Dealing with SOUP in an IEC 62304 design
One of the challenges that has been raised by our customers in recent months is the need to deal with ‘SOUP’ in safety-related projects, particularly in medical products developed in compliance with IEC 62304.
IEC 62304 (‘Medical device software: Software life-cycle processes’) defines a software item that has already been developed, is generally available and that was not developed for the purpose of being incorporated into a medical device as ‘SOUP’ (Software Of Unknown Provenance).
In this short article, we consider ways of dealing with SOUP. Our focus will be on an IEC 62304 design, but the solution we present can be applied in a wide range of different sectors.
The solution we consider in this article is based on a ‘Time Triggered‘ (TT) software architecture.
We begin by looking briefly at some of the links between TT systems and IEC 62304.
[This page was last updated: 2018-03-06]
Developing software in compliance with IEC 62304 (2006) / Amendment 1 (2015)
IEC 62304 is concerned with the development of software for use in medical devices.
The standard notes that software is often an integral part of medical-device technology. It further notes that the effectiveness of a medical device that contains software requires: [i] knowledge of what the software is intended to do, and [ii] demonstration that the software will fulfill such intentions without causing unacceptable risks.
IEC 62304 requires that the manufacturer of the device assigns a safety class (Class A, Class B or Class C) to each software system.
The classes are assigned based on the impact that (failure of) the system may have:
- Class A: No injury or damage to health is possible
- Class B: Non-serious injury is possible
- Class C: Death or serious injury is possible
IEC 62304 and TT architectures
IEC 62304 is intended to be used together with other appropriate standards when developing a medical device. [IEC 62304 (2006), Section C.1]
In particular, readers of IEC 62304 are encouraged to use IEC 61508 as a source for good software methods, techniques and tools. [IEC 62304 (2006), Section C.7]
At a design level, IEC 62304 has a focus on the use of appropriate risk-control measures.
In our experience, the ‘TT Platforms’ presented in ‘ERES2‘ provide an effective way of implementing such measures.
We can an example of our approach in the example below.
Wrapping up ‘SOUP’
The use of SOUP is considered extensively throughout IEC 62304.
One reason for this is that some medical systems rely in part on the use of COTS operating systems (e.g. Linux® or Windows®), and it would not be practical to re-work this software completely. Instead, it is probably fair to summarise the approach in IEC 62304 as one of segregation and containment.
For example (to summarise and paraphrase again) the user of SOUP in compliance with IEC 62304 must do the following:
- specify the functional and performance requirements of SOUP item (Clause 5.3.3);
- specify the hardware and software requirements of the SOUP item (Clause 5.3.4);
- identify the level of segregation necessary for controlling risk (Clause 5.3.5); and,
- verify the software architecture to ensure (for example) the correct operation of any SOUP items (Clause 5.3.6).
In our experience, use of a ‘TT Wrapper’ and a suite of run-time tests can provide a very effective way of dealing with SOUP, even in complex systems.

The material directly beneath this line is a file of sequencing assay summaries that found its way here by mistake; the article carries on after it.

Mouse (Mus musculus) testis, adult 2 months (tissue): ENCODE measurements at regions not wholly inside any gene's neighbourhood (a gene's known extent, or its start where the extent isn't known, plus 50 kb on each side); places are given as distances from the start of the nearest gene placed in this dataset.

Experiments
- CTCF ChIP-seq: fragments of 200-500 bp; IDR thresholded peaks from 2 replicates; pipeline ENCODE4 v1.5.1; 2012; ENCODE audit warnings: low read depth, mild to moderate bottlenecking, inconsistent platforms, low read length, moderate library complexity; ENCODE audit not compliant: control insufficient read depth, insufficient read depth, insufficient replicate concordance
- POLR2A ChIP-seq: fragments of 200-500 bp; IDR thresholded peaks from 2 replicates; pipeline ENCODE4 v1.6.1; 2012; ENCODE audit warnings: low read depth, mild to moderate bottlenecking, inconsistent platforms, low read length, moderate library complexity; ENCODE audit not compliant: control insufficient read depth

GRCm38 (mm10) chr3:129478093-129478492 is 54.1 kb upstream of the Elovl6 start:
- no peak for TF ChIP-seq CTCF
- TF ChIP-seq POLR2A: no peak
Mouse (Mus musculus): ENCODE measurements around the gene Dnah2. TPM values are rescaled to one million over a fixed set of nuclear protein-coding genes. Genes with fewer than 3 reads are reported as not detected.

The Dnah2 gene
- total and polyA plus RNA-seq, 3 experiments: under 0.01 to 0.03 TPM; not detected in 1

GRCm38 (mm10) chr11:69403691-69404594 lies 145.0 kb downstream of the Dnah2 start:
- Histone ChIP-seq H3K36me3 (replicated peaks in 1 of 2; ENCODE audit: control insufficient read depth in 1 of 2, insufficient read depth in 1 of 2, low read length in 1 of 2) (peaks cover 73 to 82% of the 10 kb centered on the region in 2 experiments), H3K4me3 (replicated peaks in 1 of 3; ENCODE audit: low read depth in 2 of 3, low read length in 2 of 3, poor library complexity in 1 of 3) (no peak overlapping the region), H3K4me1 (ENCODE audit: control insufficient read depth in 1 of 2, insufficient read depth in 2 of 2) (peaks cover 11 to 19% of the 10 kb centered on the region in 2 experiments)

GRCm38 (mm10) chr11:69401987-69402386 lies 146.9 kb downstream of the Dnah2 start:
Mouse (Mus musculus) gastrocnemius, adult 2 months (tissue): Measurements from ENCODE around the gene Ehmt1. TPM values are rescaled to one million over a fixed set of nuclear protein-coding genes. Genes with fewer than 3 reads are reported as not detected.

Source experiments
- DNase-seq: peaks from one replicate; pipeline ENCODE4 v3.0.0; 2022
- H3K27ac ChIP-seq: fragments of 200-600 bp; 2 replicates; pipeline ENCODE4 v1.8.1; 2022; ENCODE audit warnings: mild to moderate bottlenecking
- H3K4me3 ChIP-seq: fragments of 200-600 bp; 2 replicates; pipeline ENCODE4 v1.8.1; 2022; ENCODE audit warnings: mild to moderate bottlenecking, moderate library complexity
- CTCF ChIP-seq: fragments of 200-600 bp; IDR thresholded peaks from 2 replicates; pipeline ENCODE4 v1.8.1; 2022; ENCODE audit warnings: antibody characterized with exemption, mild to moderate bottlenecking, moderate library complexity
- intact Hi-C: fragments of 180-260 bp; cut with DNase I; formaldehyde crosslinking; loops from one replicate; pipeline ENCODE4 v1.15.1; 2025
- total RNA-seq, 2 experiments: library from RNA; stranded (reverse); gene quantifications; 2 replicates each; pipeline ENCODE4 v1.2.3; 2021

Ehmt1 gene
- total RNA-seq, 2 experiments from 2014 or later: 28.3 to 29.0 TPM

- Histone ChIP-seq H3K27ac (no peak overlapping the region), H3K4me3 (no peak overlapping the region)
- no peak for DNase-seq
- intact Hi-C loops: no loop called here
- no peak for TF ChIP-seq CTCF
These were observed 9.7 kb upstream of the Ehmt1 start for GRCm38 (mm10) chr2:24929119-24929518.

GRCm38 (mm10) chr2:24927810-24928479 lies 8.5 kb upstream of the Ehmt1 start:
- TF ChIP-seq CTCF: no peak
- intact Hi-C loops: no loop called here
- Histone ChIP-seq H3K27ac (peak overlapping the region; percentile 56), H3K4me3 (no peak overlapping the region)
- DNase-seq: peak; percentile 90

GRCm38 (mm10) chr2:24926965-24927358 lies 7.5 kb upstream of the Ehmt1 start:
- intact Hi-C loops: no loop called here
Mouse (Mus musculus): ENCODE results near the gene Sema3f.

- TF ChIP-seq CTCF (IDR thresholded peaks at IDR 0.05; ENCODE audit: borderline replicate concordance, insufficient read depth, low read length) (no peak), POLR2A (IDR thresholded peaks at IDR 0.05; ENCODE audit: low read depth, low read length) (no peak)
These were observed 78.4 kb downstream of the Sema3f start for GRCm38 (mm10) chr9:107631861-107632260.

To be clear. Use of a TT Wrapper need not require large-scale code changes to the system that employs SOUP (and is compatible – for example – with the use of libraries of ‘unqualified’ code in many cases).
Learn more about TT software architectures
The Second Edition of ‘The Engineering of Reliable Embedded Systems’ (ERES2), documents an industry-proven approach to the development of software for reliable, real-time embedded systems, based on the use of ‘Time Triggered’ (TT) architectures.
What distinguishes TT approaches is that it is possible to model the expected system behaviour precisely. This means that: [i] during the development process, we can demonstrate that all of the requirements have been met; and [ii] at run time, we can detect problems very quickly.
The end result is that we can have a high level of confidence that a TT system will either: [i] operate precisely as required; or [ii] move into an appropriate state if a problem occurs.
The above characteristics mean that appropriately-implemented TT systems provide a particularly effective means of meeting the requirements of various international safety standards.
In order to illustrate how the TT techniques presented in ERES2 can be employed in practical designs, five detailed case studies are included. These studies describe the development of embedded control and monitoring systems for the following products:
- an industrial alarm sounder unit (IEC 61508, SIL 2);
- a domestic washing machine (IEC 60730, Class B);
- a hospital radiotherapy machine (IEC 62304, Class C);
- a steering-column lock for a passenger car (ISO 26262, ASIL D);
- an aircraft jet engine (DO-178C, Level A).
Complete your cost-effective IEC 62304 design successfully using a SafeTTy Solutions™ package
Our SafeTTy Solutions™ packages are designed to help your development team produce a safety-related embedded system quickly and cost-effectively, in compliance with one or more international safety standards (ISO 26262, IEC 61508, DO-178C, IEC 62304, IEC 60730 …).
SafeTTy Solutions packages are based on TT designs and include carefully-selected combinations of our various products and services.
SafeTTy Solutions packages include an appropriate ReliabiliTTy® Technology Licence.
Learn more about SafeTTy Solutions packages …